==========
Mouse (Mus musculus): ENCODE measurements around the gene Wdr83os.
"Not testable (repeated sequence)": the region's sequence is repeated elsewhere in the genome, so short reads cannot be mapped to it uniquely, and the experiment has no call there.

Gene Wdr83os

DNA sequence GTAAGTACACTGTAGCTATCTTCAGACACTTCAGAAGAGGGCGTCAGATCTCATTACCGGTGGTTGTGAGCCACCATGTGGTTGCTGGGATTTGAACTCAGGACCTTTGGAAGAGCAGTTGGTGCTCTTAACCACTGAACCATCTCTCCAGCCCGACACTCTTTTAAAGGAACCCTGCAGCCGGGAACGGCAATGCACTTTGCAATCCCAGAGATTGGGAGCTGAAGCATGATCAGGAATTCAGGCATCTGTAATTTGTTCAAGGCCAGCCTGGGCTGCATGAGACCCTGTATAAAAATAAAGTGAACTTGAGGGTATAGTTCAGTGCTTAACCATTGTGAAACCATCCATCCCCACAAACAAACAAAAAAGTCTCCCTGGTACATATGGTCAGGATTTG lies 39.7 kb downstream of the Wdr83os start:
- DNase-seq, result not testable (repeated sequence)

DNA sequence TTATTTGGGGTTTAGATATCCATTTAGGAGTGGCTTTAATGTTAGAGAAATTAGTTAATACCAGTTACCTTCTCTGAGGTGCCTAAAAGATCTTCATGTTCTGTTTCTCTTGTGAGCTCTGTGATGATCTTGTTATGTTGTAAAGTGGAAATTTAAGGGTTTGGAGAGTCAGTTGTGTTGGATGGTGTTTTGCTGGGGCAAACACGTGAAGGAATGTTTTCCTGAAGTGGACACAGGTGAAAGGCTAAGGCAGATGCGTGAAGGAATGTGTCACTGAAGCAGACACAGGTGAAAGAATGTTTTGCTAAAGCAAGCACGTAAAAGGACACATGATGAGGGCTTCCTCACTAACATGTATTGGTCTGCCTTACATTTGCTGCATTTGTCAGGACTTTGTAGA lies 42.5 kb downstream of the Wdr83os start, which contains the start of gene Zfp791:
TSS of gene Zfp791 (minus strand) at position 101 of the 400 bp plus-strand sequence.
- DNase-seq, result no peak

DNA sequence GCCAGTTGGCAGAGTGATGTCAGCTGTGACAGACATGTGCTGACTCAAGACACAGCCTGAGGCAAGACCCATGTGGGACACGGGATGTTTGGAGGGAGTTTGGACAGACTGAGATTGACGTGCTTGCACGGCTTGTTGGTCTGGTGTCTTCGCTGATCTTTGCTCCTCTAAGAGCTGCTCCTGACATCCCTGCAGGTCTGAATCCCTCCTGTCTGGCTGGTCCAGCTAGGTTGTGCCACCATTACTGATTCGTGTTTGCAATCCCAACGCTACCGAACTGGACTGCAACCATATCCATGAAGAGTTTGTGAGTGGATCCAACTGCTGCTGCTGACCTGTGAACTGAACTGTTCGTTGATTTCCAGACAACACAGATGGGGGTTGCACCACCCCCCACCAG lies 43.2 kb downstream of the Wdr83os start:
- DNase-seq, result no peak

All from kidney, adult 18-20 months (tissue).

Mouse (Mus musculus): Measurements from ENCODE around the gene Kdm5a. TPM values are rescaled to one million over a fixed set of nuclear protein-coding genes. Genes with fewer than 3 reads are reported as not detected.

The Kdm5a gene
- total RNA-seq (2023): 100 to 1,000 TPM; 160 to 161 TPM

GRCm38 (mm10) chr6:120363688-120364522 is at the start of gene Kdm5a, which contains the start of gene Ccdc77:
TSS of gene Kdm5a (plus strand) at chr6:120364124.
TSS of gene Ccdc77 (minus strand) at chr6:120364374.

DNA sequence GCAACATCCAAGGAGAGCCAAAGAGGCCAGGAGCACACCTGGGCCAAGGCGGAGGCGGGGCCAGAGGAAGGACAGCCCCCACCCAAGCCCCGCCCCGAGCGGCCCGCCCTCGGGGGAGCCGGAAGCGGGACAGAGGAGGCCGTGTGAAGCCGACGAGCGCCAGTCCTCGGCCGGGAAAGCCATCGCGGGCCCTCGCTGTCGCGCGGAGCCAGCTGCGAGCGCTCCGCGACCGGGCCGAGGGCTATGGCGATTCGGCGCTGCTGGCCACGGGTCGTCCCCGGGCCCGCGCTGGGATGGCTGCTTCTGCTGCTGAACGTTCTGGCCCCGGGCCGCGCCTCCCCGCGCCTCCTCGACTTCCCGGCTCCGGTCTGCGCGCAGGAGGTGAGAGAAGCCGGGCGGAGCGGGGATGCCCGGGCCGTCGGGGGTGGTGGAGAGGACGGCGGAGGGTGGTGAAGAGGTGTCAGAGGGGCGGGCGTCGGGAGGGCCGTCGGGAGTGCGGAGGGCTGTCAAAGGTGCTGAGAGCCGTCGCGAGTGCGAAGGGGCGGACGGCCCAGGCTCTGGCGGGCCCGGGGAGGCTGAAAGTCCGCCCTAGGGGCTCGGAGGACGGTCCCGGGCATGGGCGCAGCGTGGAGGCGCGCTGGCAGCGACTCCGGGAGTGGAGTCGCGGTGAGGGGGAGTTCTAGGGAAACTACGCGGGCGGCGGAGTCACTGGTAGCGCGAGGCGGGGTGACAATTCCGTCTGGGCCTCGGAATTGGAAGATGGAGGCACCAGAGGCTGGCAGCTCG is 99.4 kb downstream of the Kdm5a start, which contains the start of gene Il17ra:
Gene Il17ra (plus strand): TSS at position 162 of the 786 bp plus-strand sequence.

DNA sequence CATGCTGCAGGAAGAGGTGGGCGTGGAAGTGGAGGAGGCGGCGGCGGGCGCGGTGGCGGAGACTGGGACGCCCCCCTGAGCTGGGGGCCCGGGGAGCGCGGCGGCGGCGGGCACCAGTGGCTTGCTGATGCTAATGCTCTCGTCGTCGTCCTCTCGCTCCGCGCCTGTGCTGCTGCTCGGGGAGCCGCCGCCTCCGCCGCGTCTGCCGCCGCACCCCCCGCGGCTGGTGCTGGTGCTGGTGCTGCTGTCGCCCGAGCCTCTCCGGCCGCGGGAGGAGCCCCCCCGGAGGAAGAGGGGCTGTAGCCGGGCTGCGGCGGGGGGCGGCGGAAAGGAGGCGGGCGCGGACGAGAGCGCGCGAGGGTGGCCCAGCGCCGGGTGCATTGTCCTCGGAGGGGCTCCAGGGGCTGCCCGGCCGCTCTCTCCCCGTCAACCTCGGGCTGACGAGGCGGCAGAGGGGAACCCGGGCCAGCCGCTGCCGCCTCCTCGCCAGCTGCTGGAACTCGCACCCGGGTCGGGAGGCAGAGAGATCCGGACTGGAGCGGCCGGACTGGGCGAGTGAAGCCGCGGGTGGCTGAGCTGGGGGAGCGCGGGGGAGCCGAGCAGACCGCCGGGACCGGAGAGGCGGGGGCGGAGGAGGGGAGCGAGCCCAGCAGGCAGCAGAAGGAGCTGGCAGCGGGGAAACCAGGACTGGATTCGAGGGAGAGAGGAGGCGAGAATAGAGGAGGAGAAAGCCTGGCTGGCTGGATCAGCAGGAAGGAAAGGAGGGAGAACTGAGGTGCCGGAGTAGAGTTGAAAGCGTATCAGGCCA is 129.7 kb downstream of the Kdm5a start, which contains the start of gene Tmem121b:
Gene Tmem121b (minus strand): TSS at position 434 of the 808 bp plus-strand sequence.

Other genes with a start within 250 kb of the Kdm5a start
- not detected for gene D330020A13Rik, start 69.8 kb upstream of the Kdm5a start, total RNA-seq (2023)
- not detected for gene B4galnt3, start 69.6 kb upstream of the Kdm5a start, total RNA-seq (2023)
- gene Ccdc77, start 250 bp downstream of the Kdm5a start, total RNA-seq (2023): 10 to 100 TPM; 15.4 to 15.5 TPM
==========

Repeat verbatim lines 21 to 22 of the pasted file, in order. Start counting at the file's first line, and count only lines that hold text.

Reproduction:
Gene Tmem121b (minus strand): TSS at position 434 of the 808 bp plus-strand sequence.

Other genes with a start within 250 kb of the Kdm5a start